Wot? It is highly unlikely that the other member states would dissolve the EU if we left, so he's talking crap. And if us leaving somehow triggered its dissolution, then that means we did the right thing. Yet another argument for leaving.

… and at the same time increase the chances, if the UK left the EU, of Scotland leaving the UK. Scottish nationalists would jump at the chance to reverse the argument of last year’s referendum – now it would be them saying they would stay in Europe without us. They would have the pretext for their second referendum, and the result of it could well be too close to call.

I see no harm in Scotland having another independence referendum every ten or twenty years, fair's fair, and personally I am not bothered whether the Scots want to remain members of the UK or not. I live in England and it is none of my business. But Scotland is an entirely separate topic so a non-argument in this context.

To end up destroying the United Kingdom and gravely weakening the European Union would not be a very clever day’s work.

He sure talks some shit. The UK would be no more 'destroyed' if Scotland, barely one-tenth of the whole, became independent than it was 'destroyed' when the most of Ireland become a separate country, or Czechoslovakia was 'destroyed' when it was demerged into Czech Republic and Slovakia, two countries which are doing fine and still co-operate quite closely in many ways.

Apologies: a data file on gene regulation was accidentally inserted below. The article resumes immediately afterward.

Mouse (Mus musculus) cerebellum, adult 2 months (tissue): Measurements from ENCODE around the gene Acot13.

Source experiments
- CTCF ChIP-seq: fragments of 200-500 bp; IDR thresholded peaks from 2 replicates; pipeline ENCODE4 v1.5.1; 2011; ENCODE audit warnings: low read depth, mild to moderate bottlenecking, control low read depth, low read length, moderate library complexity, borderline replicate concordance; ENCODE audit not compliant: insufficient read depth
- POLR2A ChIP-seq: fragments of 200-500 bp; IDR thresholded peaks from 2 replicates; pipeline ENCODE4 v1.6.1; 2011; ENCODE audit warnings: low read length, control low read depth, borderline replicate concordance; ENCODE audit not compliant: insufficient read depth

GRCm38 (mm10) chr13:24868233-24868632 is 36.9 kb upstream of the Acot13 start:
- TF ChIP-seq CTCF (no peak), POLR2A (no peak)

Would the epically corrupt Hague really spend the rest of his life campaigning for Scotland to rejoin the UK? Has he ever pleaded with Ireland to rejoin the UK or with the two Czechoslovak successor countries to merge again, and can he explain why they should? Would he campaign for the UK to become a member state of the EU if it wasn't one already? More epic fails and non-arguments.

Crass exaggeration and hyperbole does not amount to an argument, you self-pitying bald fucker. Having thought about your arguments while writing this post, I now look upon Brexit even more favourably than I did this morning.


Lola said...

W Hague. Excellent after dinner speaker. Totally crap, biased, self interested, deceitful, gravy train rider, rent seeking git.

Random said...

Why does the SNP want to become independent? Nothing to do with better deals for the Scots. Because then they are straight into the EU like the Irish are.

Why did Nick Clegg do the deals he did? Not because he was thinking of the students.

Tony Blair clearly wanted to be president of Europe (if not the world!).

The reason politicos want to be part of the EU is because that is where they end up next - either as politicians or advisors, etc.

It's all about little people wanting to be on a bigger stage.

Mark Wadsworth said...

L, that was the impression I got.

R, "It's all about little people wanting to be on a bigger stage."

A good point well made.

Ralph Musgrave said...

I'm baffled as to why newspapers employ journalists or politicians to write articles. Having a chimpanzee pick words at random out of a dictionary would be cheaper, plus the quality of articles wouldn't be diminished one iota.